“…This isn’t earth-shattering stuff,” said Brian Graff, the chief executive officer of the American Society of Pension Professionals & Actuaries. “But it is a step in the right direction to get more people saving for retirement, which I would think is a bipartisan issue…”
“I don’t expect this to get a lot of pushback,” said Graff, who discussed the proposal in advance with Treasury officials. He said it draws on an existing program that permits workers to purchase U.S. savings bonds through payroll deductions and adds “a retirement twist…”
Under the proposal, proceeds couldn’t be cashed out without a tax penalty until the depositor reaches retirement age, unlike ordinary savings-bond purchases, Graff said. The funds could be transferred to an ordinary IRA without penalty, he said….
The accounts aren’t as attractive as a typical employer-sponsored 401(k) because there is no employer match and only one investment option, Graff said…
Even so, he said, it may significantly boost retirement savings for middle- and low-income workers who don’t have access to a 401(k) account, Graff said.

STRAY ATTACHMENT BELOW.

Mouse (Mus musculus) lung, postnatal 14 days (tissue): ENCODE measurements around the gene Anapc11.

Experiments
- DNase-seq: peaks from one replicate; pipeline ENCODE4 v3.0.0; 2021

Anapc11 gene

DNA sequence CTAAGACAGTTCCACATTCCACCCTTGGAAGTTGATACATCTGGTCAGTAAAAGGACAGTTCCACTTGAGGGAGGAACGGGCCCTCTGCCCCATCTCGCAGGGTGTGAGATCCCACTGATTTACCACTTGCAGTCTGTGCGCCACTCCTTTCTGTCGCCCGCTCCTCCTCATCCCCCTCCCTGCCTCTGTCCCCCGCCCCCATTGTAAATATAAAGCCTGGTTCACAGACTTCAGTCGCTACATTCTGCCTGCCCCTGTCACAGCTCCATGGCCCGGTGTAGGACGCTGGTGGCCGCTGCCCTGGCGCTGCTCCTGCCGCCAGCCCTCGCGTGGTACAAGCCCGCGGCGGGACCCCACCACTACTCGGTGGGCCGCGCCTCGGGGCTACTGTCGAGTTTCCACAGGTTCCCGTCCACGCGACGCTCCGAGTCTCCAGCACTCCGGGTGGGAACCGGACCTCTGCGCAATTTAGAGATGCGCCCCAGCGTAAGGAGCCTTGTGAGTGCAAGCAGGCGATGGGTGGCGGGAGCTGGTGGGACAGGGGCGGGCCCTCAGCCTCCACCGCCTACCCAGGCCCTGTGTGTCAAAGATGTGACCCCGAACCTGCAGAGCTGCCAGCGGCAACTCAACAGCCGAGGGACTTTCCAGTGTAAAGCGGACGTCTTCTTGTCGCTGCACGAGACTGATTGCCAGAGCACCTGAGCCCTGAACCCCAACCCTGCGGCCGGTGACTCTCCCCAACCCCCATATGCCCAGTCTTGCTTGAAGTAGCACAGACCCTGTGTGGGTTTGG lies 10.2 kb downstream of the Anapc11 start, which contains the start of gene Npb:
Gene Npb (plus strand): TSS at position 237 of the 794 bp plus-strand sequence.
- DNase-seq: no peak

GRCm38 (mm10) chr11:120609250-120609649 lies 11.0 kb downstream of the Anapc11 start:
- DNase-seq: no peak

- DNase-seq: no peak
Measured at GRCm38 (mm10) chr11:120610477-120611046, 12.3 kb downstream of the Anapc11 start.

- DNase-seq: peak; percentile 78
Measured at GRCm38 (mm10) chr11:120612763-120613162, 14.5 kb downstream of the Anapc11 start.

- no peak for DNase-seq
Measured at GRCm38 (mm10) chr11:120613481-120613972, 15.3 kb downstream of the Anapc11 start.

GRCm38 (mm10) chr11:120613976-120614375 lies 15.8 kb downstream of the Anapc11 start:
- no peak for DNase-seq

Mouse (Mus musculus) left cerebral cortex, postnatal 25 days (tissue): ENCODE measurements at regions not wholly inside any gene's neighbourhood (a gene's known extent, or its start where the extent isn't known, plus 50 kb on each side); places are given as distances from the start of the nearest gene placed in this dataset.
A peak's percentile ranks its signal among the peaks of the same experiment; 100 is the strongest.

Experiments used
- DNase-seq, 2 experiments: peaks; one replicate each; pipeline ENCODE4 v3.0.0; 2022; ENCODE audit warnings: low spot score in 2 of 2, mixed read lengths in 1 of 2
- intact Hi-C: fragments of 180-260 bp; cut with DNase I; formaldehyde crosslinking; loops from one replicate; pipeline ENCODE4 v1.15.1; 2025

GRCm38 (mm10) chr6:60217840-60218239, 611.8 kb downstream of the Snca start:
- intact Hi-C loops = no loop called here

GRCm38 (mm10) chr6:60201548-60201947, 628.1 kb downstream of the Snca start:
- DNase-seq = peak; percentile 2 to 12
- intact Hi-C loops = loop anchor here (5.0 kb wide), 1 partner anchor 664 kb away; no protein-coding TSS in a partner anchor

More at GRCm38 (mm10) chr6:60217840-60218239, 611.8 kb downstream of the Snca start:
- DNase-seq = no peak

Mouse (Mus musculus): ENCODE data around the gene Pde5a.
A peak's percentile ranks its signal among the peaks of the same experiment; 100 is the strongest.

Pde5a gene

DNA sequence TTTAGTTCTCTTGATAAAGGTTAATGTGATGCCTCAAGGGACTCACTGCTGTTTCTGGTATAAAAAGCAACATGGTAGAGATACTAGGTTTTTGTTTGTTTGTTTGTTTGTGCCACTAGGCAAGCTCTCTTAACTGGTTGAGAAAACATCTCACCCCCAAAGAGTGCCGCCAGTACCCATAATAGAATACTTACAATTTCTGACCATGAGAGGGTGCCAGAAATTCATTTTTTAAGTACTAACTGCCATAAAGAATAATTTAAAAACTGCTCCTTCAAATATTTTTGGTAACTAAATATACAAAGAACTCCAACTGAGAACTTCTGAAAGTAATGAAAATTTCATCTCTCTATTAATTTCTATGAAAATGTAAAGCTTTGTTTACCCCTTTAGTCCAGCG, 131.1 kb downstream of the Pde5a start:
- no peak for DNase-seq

Research has shown that middle- and moderate-income workers are likely to save for retirement when they can do so with a payroll deduction and are unlikely to do so when they don’t have that option, Graff said.
Among workers earning between $30,000 and $50,000 a year, 72 percent of those covered by an employer-sponsored payroll deduction retirement plan such as a 401(k) participate, while only 5 percent of those without such a plan set aside money through an individual retirement account, according to a 2010 analysis by the Employee Benefit Research Institute.
Participation in the Obama retirement savings program would be voluntary, Graff said.